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2002 Senate Bill 1322

Public Act 531 of 2002

Introduced by Sen. Joanne Emmons R- on May 9, 2002
To provide single business tax exemptions and payroll tax credits for certain companies that research, develop, or produce alternative energy technologies, and provide state subsidized incentives for certain investments in such technologies.   Official Text and Analysis.
Referred to the Senate Finance Committee on May 9, 2002
Substitute offered in the Senate on June 18, 2002
To replace the previous version of the bill with a version recommended by the committee which reported it, but since superceded by the addition of other minor wording changes which do not affect the substance of the bill as previously described.
The substitute failed by voice vote in the Senate on June 18, 2002
Substitute offered by Sen. Joanne Emmons R- on June 18, 2002
To replace the previous version of the bill with one which narrows the scope of the bill to focus more exclusively on new alternative energy activities, and on firms located within the proposed alternative energy renaissance zone.
The substitute passed by voice vote in the Senate on June 18, 2002
Received in the House on June 18, 2002
To authorize two new single business tax (SBT) credits. The first would be for research, development, or manufacturing of alternative energy systems, vehicles, and marine propulsion systems, or for "renewable fuels" including biodiesel or biomass. The second would be a refundable payroll credit for a firm located in a proposed alternative energy renaissance zone.
Amendment offered by Rep. Nancy Cassis R- and Rep. Randy Richardville R- on July 3, 2002
To use the bill as a legislative “vehicle” to end the Single Business Tax (SBT) after the year 2009, and to allow the annual January 1, one-tenth percent SBT cut if the balance in the state Budget Stabilization Fund (BSF, or "rainy day fund") is above $350 million on Jan. 1, even if it was below $250 million on Sept. 30 (which under current law postpones the cut).
The amendment passed by voice vote in the House on July 3, 2002
To end the Single Business Tax (SBT) after the year 2009, and let an SBT cut to go forward in 2003, notwithstanding passage of HB 5883, which lowers the Budget Stabilization Fund (BSF, or “rainy day fund”) balance to below the threshold that requires the cut to be postponed. The bill would also authorize two new single business tax (SBT) credits. The first would be for research, development, or manufacturing of alternative energy systems, vehicles, and marine propulsion systems, or for "renewable fuels" including biodiesel or biomass. The second would be a refundable payroll credit for a firm located in a proposed alternative energy renaissance zone.
Moved to reconsider in the House on July 3, 2002
To reconsider the vote by which the House adopted the amendments offered previously by Reps. Cassis and Raczkowski. The amendments were withdrawn.
Passed by voice vote in the House on July 3, 2002
Received in the House on July 3, 2002
Moved to reconsider by Rep. Bruce Patterson R- on July 3, 2002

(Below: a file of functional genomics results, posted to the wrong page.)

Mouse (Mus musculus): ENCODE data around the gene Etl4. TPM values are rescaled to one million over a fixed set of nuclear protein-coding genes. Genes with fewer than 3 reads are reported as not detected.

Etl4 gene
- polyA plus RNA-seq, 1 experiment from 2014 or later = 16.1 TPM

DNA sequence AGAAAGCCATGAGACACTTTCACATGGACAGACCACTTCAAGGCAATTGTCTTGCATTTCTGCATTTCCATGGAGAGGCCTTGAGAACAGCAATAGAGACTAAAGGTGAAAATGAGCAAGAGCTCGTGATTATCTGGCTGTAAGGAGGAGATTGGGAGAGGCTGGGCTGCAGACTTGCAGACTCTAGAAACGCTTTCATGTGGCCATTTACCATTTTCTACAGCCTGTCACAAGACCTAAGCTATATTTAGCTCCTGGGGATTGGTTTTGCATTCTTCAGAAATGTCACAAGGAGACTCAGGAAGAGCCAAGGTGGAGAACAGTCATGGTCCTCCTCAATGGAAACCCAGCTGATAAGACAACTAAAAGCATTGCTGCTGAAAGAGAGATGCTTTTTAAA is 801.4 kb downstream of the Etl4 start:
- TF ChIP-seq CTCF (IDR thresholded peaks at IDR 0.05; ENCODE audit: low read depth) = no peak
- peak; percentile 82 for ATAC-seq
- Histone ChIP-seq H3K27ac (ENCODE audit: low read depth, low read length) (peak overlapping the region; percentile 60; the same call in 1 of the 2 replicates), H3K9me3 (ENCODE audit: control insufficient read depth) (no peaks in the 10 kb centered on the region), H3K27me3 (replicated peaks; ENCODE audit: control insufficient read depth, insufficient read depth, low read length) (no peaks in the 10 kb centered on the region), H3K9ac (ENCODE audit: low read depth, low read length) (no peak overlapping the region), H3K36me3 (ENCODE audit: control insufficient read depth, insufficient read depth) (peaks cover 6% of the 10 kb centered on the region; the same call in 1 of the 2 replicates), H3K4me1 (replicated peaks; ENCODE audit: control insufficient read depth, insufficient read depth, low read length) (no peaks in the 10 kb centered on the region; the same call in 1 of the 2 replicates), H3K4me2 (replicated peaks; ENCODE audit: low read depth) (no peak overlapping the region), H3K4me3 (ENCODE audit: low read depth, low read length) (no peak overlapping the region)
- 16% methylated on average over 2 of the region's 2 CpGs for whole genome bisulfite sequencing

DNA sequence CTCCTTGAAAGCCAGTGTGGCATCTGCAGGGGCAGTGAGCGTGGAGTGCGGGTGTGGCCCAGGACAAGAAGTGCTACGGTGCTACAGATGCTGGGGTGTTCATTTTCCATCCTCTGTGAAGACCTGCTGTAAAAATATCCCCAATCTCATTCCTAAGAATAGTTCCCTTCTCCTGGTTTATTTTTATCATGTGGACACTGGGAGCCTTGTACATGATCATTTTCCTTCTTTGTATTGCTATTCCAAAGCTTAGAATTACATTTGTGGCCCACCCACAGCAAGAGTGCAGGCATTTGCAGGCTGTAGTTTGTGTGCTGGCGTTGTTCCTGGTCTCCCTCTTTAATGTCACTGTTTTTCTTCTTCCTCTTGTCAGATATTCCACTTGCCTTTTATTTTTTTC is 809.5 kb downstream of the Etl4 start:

To reconsider the vote by which the House adopted the amendments offered previously by Reps. Cassis and Richardville to end the Single Business Tax (SBT) after the year 2009, and to allow the annual January 1, one-tenth percent SBT cut if the balance in the state Budget Stabilization Fund (BSF, or "rainy day fund") is above $350 million on Jan. 1, even if it was below $250 million on Sept. 30 (which under current law postpones the cut). The amendments were withdrawn.
The motion passed by voice vote in the House on July 3, 2002
Amendment offered by Rep. Nancy Cassis R- on July 3, 2002
To end the Single Business Tax (SBT) after the year 2009, and to raise the “cliff,” which is the amount of annual gross receipts at which a business must begin paying the tax, from $250,000 to $350,000. (Below the “cliff” a business pays no tax; above it a business pays tax on the entire amount, which is why it is called the “cliff”). An earlier Cassis amendment allowing a 2003 SBT cut to take place was reconsidered and this amendment was added instead.
The amendment passed by voice vote in the House on July 3, 2002
To end the Single Business Tax (SBT) after the year 2009, and raise the “cliff,” or amount of annual gross receipts which subjects a business to the tax, from $250,000 to $350,000. (Below the “cliff” a business pays no tax; above it a business pays tax on the entire amount, which is why it is called the “cliff.”) These provisions were added after the legislature voted to adopt a version of House Bill 5883 which will likely cause previously programmed SBT cuts to be postponed. The bill would also authorize two new single business tax (SBT) credits. The first would be for research, development, or manufacturing of alternative energy systems, vehicles, and marine propulsion systems, or for "renewable fuels" including biodiesel or biomass. The second would be a refundable payroll credit for a firm located in a proposed alternative energy renaissance zone.
Received in the Senate on July 9, 2002
Signed by Gov. John Engler on July 25, 2002

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